film, Movie Crash Course Review, movies

Double Indemnity (1944)

I thought that Maltese Falcon was the birthplace of a lot of film noir tropes.  If that’s the case – this is where those tropes graduated high school.

Double Indemnity takes its name from a clause in a life insurance policy which states that if the person insured dies in an unusual accident, the insurance company will pay out double.  Our lead Walter Neff (Fred MacMurray) knows all about it; he’s an insurance salesman rather than a detective. While making his rounds one day he remembers a client, Mr. Dietrichson, whose auto insurance is about to lapse and drops by; Dietrichson’s not home, but his wife Phyllis is (Barbara Stanwyck), and she seems unusually…friendly. She also seems unusually interested in taking out a life insurance policy on her husband, and Neff is intrigued – until Phyllis says she doesn’t want her husband to know about it. Neff is friendly with his firm’s claims adjuster Barton Keyes (Edward G. Robinson), and knows from him that what Phyllis is asking suggests she’s plotting something skeevy, so he quickly leaves.

But he still has to renew that auto policy, and Phyllis is pretty hot. And come to think of it, Neff’s had so many conversations with Keyes about phony claims, and the mistakes that would-be murderers made in hiding their tracks, that he thinks he’s figured out a way to not only carry out a murder, but 100% guaranteed pass it off as an accident. So when Phyllis confides in him once again – this time implying that her marriage is a burden and that Neff could be her next suitor – he agrees to help.

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Of course things don’t go quite so smoothly as Neff hopes. Keyes is better at spotting suspicious items than Neff thought, and Dietrichson’s daughter Lola (Jean Heather) shares her own doubts with Neff, revealing some facts about Phyllis which suggest she’s been scheming since before she and Neff even met.  Can Neff get away with what he’s done when he’s got two skeptics doggedly pursuing the truth, and he can’t even trust his own partner in crime?

So there were things about this story that did and didn’t work for me.  The actual actions of the plot unfolded well – this is essentially a crime story, except the crime itself isn’t the central mystery; Neff is pretty gamely plotting murder early on, and most of the last half are his efforts to try to hide his tracks.  But Phyllis is herself a second mystery. She actually seemed pretty suspicious early on – she comes onto Neff awfully strong in their first scene – but all the film’s revelations only make you even more prone to second-guessing everything she says or does throughout, such that even at the very end, as she fervently declares her feelings about something, I was squinting and thinking “yeah, she’s just saying that.”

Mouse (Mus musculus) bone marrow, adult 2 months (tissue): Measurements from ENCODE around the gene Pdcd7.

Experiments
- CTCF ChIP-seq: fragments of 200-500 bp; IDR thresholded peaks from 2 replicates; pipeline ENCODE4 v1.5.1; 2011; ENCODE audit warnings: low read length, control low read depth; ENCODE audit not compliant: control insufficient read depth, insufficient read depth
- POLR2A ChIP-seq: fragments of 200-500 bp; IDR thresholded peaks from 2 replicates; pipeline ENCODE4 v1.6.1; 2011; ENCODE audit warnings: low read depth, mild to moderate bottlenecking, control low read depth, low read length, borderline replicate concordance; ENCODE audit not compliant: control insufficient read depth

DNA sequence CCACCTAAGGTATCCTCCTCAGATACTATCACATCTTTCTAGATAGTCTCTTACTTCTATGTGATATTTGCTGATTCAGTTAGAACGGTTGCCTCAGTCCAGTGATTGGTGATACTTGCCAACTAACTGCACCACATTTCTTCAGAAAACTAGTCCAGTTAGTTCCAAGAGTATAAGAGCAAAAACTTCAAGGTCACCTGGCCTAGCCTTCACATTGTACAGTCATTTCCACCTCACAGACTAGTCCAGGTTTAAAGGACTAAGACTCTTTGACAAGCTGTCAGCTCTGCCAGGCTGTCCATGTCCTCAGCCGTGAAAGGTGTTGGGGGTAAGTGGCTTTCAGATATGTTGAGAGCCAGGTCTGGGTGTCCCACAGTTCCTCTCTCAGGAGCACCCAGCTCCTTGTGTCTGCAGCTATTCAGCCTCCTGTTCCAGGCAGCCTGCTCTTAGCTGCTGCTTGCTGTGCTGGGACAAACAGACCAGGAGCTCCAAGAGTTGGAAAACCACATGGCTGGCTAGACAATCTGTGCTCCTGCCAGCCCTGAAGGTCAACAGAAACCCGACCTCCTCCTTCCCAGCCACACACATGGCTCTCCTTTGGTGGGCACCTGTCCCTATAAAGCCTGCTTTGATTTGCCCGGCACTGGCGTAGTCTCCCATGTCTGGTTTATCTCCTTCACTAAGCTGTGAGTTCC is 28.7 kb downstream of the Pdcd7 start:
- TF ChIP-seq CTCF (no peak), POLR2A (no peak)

On the other hand, I really didn’t buy how quickly Neff got suckered into things. The film suggests that he’s seduced into it – he and Phyllis are fervently declaring their love after only a couple scenes – but there’s no real foundation for that ardor that I can see (lust maybe, but not love).  Then again, the whole film is being told as a flashback, so we could be dealing with an unreliable narrator, and Neff may simply have been fantasizing about “getting away with murder” all this time.

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Speaking of that narrator – that’s another bit that ultimately got on my nerves. The film comes with a framing device of Neff telling his story into a Dictaphone in Keyes’ office, so many of the scenes come with Neff narrating events in voiceover and commenting on the action.  There was time or two when this added a bit of nuance to the scenes, but most of the time the script for the narration got a little…florid, and ultimately it bugged me.

Speaking of Keyes, too – I was pleasantly surprised by Edward G. Robinson in this. I hadn’t actually been all that impressed by his turn in Little Caesar – but that may have been more of a function of the script.  He came across as a more interesting character in this film; even when all he was doing in a scene was rattling off dry facts. You’ve heard the common expression about how “[so and so] would be fascinating to watch just reading the phone book” – well, here, Robinson is fascinating just rattling off a list of statistics, in an early scene where he tells his dubious boss that the case he suspects is a suicide very likely isn’t.

Robinson almost didn’t take the role; he’d been a lead in all his films up to this point, and even though he was aging out of most lead roles, he still was trying to hold out for them. But ultimately he realized that he was going to have to transition into character roles eventually, so maybe it was better to do it with a good script after all.

3 thoughts on “Double Indemnity (1944)”

  1. I agree, this is one of the key film noirs. I also think it is one of the best. The acting is spot on and this uncertainty as to what the motives are is such a key noir element.


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